By Ciara Linnane, MarketWatch
A group of four former heads of the Centers for Disease Control and Prevention said Tuesday the U.S. is contending with two opponents in its battle to contain the coronavirus pandemic.
The first is COVID-19, the illness caused by the coronavirus that has infected more than 3.36 million Americans and caused the deaths of 135,616, according to data aggregated by Johns Hopkins University. The second: political leaders and others trying to undermine the CDC.
‘Trying to fight this pandemic while subverting scientific expertise is like fighting blindfolded.’
In an op-ed in the Washington Post, the four — Tom Frieden, Jeffrey Koplan, David Satcher and Richard Besser — who among them led the CDC over a period of more than 15 years encompassing both Republican and Democratic administrations, wrote that they cannot recall a single time in the past when political pressure had actually led to a change in the interpretation of scientific evidence.
Yet that’s exactly what’s happening in the current administration as President Donald Trump has undercut guidelines devised by the CDC on safely reopening schools immediately after they were released, said the op-ed.
“Through last week, and into Monday, the administration continued to cast public doubt on the agency’s recommendations and role in informing and guiding the nation’s pandemic response,” the health experts wrote. “On Sunday, Education Secretary Betsy DeVos characterized the CDC guidelines as an impediment to reopening schools quickly rather than what they are: the path to doing so safely. The only valid reason to change released guidelines is new information and new science — not politics.”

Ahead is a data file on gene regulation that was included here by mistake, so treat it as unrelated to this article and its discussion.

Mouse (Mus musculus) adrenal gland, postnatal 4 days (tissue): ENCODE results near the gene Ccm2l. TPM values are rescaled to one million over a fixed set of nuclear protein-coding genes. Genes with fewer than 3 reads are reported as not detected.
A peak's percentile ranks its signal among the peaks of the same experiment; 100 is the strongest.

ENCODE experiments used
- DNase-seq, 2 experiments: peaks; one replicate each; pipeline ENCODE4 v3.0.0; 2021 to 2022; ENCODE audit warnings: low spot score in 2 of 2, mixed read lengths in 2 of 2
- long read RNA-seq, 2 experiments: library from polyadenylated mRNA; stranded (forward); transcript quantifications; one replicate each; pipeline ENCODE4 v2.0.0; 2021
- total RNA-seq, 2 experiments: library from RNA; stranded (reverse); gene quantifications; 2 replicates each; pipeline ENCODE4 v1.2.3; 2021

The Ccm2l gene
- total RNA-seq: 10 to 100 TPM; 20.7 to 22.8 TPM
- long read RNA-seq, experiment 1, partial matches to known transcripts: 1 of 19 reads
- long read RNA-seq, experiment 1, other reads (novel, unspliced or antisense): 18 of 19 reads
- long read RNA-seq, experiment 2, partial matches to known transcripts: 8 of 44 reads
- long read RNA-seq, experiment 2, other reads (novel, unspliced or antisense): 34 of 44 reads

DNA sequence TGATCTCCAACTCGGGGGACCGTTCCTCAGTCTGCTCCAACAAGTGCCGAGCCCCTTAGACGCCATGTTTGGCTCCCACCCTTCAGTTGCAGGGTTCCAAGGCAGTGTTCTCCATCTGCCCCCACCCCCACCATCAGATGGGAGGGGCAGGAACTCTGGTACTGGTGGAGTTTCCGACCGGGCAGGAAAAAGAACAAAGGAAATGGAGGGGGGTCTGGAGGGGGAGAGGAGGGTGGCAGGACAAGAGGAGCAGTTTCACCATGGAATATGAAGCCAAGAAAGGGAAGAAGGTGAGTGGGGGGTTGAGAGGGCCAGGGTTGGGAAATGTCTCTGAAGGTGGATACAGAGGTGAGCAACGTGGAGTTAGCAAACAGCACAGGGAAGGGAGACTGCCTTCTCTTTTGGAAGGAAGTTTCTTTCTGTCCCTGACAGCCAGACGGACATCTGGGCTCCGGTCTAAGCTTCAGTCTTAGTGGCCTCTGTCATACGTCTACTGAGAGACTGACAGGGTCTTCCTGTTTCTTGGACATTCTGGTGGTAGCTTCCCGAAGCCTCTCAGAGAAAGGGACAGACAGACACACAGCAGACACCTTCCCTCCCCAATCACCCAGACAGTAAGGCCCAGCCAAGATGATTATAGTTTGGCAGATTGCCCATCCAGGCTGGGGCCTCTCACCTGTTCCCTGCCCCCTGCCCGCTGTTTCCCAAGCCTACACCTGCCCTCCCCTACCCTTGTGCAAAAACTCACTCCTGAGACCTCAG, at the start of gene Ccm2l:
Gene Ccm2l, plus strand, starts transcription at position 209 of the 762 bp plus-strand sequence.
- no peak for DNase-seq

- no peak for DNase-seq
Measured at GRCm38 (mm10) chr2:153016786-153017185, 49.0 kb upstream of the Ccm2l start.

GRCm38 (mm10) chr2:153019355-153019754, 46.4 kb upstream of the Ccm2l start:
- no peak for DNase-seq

The CDC guidelines aim not just to protect children, but also the many adults in their orbit, from parents to teachers to school staffers and their families. Failing to comply with those guidelines will put many lives at risk, according to the op-ed, while also introducing “chaos and uncertainty.”
‘In fact, the U.S. has more cases and deaths than any other country, and the sixth highest rate of any large country in the world. The U.S. is home to a quarter of the world’s confirmed COVID-19 cases, despite accounting for just 4.4% of the global population.’
The CDC houses many experts who have worked for decades to contain other deadly pathogens, including HIV, Zika and Ebola.
“Despite the inevitable challenges of evolving science and the public’s expectation of certainty, these are the people best positioned to help our country emerge from this crisis as safely as possible,” said the op-ed. “Unfortunately, their sound science is being challenged with partisan potshots, sowing confusion and mistrust at a time when the American people need leadership, expertise and clarity.”
The result has been an undermining of the authority of public health officials, some of whom have been harassed or even forced to resign, at a time when they are most needed, according to the op-ed. Those include two Wisconsin state health department officials, one of whom was asked to resign in the middle of the outbreak without being offered any reason. “This is unconscionable and dangerous,” the group wrote.
The undermining of the country’s premier public health agency has led to a rise in infections and deaths as the public refuse to comply with measures like social distancing and wearing face masks in public spaces. The tragedy is compounded by the disproportionate impact the virus is having on communities of color and lower-income essential workers, they wrote.
In fact, the U.S. has more cases and deaths than any other country, and the sixth highest rate of any large country in the world. The U.S. is home to a quarter of the world’s confirmed COVID-19 cases, despite accounting for just 4.4% of the global population.
“Sadly, we are not even close to having the virus under control. Quite the opposite, in fact,” they wrote.
The op-ed comes a day after New York Gov. Andrew Cuomo issued a scathing attack on Trump’s handling of the pandemic, accusing him of ignoring the reality of the crisis from Day 1.